As Nokia presented what is likely to be one of its last lineups of new Lumia devices including its first tablet and a new "phablet" before the manufacturer sells its devices and services business to partner Microsoft, rumours persist that the Finnish company could make use of this new influx of cash to buy the mobile unit of struggling vendor Alcatel-Lucent, whose future looks more uncertain by the day.
A report from Bloomberg claimed that Nokia's sale of the handset business for €5.44 billion ($7.5 billion) next year will increase the company's cash balance to more than €14 billion and would easily be enough to finance an acquisition of Alcatel-Lucent's wireless business for up to an estimated €2 billion.
"This deal makes complete sense," Sami Sarkamies, a Helsinki-based analyst at Nordea Bank, told Bloomberg. "Nokia will have the financial flexibility to do this kind of deal and Alcatel needs to slim down. There is a relatively high likelihood of this deal happening."
Citing unidentified sources, Bloomberg said Nokia has evaluated options including a combination with Alcatel-Lucent's mobile networks business.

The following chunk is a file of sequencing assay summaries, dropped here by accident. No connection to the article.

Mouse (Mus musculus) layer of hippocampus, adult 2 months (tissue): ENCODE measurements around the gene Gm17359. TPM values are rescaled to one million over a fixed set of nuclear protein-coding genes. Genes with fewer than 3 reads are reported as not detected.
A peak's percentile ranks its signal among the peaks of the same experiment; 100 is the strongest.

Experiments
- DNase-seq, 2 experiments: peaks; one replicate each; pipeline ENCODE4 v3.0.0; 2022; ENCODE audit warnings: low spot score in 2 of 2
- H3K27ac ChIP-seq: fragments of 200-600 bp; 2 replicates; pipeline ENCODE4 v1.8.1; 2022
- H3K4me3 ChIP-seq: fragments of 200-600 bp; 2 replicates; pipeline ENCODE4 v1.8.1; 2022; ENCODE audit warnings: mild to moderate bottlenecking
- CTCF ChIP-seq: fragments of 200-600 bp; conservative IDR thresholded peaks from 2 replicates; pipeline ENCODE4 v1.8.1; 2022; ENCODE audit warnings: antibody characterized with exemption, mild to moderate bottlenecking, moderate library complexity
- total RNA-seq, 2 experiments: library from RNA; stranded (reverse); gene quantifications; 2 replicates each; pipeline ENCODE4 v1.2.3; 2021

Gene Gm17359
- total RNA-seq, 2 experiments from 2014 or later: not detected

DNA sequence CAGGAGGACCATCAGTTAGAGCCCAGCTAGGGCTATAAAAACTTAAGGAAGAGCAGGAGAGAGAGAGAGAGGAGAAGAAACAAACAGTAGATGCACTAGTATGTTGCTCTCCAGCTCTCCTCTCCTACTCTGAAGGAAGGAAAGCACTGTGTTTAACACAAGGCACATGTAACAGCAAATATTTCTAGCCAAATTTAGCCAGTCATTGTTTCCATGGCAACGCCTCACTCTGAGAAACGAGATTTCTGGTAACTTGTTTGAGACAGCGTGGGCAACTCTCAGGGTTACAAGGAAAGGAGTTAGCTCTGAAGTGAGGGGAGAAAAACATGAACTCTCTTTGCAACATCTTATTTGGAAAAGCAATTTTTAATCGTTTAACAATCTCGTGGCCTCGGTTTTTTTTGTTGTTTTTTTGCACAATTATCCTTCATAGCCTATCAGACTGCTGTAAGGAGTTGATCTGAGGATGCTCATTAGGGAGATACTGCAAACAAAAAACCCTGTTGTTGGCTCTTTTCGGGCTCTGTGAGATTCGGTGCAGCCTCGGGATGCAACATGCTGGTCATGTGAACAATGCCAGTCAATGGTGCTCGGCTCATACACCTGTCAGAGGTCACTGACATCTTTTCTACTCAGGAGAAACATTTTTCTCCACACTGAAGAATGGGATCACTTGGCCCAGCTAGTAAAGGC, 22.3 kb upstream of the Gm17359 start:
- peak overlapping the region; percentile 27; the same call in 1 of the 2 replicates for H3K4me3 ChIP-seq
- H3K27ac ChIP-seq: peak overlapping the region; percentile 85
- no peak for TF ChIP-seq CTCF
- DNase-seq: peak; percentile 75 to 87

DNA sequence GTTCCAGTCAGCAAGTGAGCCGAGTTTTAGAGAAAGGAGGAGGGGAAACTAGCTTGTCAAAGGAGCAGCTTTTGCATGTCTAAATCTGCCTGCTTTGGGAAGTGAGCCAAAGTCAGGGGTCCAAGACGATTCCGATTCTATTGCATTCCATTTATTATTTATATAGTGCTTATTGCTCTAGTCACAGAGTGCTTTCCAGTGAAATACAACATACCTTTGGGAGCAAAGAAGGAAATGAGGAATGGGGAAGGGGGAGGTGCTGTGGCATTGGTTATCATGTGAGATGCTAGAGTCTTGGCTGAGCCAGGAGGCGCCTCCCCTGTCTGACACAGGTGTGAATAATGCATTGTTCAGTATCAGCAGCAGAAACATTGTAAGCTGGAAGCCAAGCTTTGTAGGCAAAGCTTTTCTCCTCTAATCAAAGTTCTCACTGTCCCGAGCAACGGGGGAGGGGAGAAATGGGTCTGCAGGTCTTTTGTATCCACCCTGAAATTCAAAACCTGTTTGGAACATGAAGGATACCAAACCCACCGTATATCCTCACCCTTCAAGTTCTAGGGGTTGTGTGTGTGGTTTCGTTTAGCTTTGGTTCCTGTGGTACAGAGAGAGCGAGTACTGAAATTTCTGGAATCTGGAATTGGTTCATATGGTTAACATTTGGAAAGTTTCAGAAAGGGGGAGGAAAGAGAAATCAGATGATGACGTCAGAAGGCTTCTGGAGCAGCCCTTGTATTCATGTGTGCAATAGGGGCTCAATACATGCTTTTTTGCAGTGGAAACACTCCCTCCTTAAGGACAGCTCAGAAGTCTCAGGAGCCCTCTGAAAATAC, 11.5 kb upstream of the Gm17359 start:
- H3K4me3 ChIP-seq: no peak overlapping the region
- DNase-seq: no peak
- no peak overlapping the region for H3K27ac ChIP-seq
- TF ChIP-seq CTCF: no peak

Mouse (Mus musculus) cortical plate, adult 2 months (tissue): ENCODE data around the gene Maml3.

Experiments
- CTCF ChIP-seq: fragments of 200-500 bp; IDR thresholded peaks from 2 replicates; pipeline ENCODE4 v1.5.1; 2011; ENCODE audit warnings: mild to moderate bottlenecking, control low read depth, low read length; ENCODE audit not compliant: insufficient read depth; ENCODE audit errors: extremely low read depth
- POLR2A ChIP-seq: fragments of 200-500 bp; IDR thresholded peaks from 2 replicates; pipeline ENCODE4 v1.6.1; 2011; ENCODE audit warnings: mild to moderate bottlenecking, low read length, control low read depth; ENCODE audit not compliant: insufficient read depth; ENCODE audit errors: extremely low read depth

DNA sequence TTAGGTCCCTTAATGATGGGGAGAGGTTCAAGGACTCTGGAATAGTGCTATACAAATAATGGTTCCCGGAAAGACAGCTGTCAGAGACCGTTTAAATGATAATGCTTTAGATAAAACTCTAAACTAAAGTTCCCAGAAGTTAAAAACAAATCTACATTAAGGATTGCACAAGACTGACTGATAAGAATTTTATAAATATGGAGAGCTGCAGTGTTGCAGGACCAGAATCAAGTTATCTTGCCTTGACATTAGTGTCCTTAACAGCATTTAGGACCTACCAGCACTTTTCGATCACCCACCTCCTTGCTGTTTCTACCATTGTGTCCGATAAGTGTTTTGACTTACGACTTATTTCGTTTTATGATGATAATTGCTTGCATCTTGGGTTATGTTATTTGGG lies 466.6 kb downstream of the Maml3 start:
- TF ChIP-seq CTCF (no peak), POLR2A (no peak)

The "new" Nokia after the sale of the devices business will consist of Nokia Solutions and Networks (NSN)--which competes directly with Alcatel-Lucent and other rivals such as Ericsson, Huawei, ZTE and Samsung Electronics--its HERE mapping and location business and a unit focused on advanced technologies and research.
Nokia may also face competition to buy Alcatel-Lucent from its network rivals, Sarkamies suggests, and would have to move fast if it wants to secure a deal. However, Bloomberg noted that both Samsung and Ericsson have rejected the likelihood of an acquisition of the Franco-American vendor.
"Alcatel-Lucent's wireless business would be a good fit for Nokia and a deal definitely makes sense on paper, though execution would likely be tricky," Sebastien Sztabowicz, a Paris-based analyst at Kepler Cheuvreux, also told Bloomberg.
One thing is certain: Alcatel-Lucent is in dire straits and its CEO Michel Combes has already warned that the company could "disappear" if its latest turnaround plan, the Shift Plan, does not achieve its goals of cutting costs and restructuring the company to focus on high-speed broadband and IP networking. The company has already announced further job cuts of 10,000 people worldwide, but is facing opposition by the French government to its plans to cut 900 jobs and close sites in France.
Meanwhile, Reuters reports that billionaire investor Daniel Loeb has taken a position in Nokia, saying the Finnish company is currently inexpensive and is poised to return a lot of cash to investors. Loeb said the "new" Nokia to return a "meaningful portion of the excess" cash on hand to investors.
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